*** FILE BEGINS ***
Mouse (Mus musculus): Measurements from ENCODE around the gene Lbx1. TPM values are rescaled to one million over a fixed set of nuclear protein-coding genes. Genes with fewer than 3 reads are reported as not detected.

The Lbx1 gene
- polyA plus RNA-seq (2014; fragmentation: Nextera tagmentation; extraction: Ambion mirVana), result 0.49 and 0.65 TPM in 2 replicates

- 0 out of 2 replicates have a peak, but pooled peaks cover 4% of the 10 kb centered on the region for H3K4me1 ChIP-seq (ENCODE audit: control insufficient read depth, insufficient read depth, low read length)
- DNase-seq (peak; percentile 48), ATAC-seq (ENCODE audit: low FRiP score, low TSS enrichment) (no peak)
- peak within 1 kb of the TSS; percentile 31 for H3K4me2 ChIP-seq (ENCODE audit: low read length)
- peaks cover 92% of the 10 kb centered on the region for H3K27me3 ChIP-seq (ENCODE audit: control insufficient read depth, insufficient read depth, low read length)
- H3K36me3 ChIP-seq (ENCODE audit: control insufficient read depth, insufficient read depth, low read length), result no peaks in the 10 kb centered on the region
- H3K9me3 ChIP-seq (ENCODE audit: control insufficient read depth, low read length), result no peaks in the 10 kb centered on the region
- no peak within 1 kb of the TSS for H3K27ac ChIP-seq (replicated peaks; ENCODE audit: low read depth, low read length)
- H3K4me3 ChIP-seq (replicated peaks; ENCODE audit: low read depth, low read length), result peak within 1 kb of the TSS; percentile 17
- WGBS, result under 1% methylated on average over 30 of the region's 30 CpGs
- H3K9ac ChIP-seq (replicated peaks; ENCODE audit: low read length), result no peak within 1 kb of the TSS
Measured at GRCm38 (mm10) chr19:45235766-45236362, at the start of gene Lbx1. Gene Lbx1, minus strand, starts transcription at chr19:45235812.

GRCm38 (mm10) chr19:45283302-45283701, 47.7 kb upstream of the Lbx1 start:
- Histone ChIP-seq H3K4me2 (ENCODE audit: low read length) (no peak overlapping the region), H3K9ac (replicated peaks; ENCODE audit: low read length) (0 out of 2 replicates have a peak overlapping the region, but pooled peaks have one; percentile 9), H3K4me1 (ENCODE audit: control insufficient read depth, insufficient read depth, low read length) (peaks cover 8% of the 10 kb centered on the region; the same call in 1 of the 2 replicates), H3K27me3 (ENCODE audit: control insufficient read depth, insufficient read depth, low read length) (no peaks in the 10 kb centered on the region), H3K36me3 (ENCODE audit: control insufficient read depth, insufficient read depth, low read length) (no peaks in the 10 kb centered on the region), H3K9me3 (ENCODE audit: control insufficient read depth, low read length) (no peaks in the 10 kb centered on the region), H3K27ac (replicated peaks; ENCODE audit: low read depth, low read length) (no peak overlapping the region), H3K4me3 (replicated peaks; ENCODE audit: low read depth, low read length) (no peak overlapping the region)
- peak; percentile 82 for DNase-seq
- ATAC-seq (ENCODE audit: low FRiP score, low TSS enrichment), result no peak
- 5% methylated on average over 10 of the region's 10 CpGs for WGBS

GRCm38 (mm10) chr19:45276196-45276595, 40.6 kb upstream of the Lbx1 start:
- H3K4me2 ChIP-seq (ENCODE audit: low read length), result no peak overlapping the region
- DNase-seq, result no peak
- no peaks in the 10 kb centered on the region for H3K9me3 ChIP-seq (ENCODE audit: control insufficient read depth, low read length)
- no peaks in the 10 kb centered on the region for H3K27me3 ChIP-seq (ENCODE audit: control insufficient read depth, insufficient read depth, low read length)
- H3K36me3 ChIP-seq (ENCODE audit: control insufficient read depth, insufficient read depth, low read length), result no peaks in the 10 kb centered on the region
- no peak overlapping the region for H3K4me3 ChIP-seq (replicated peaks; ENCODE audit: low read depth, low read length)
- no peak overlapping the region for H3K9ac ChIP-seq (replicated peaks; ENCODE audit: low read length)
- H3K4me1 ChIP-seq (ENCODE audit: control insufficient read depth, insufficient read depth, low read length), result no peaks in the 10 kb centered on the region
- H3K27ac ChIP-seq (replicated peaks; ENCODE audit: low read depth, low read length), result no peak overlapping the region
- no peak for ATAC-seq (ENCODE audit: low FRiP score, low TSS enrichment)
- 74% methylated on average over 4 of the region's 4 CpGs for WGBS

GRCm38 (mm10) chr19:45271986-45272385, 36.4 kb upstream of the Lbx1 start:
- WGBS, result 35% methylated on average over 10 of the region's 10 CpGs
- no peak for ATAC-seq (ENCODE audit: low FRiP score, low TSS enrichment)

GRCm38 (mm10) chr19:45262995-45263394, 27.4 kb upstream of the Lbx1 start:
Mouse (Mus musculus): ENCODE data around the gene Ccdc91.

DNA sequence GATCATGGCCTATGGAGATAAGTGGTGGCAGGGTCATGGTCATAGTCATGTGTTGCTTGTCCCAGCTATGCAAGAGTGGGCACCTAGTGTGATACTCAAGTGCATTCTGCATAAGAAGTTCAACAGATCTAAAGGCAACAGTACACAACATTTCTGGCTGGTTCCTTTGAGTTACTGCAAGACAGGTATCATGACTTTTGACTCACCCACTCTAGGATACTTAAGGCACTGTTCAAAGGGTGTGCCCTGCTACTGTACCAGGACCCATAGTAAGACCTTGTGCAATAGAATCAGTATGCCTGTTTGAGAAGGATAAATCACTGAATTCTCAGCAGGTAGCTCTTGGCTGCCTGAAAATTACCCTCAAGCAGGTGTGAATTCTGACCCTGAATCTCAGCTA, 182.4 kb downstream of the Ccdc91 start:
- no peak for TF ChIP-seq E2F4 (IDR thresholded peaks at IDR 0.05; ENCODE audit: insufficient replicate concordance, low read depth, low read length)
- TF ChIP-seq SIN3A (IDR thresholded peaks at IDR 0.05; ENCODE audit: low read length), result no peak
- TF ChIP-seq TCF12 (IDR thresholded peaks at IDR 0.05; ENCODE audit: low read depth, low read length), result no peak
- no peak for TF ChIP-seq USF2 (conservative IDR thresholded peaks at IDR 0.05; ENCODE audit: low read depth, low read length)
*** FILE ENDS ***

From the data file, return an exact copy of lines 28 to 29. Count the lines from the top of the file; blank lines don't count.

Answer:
- H3K4me1 ChIP-seq (ENCODE audit: control insufficient read depth, insufficient read depth, low read length), result no peaks in the 10 kb centered on the region
- H3K27ac ChIP-seq (replicated peaks; ENCODE audit: low read depth, low read length), result no peak overlapping the region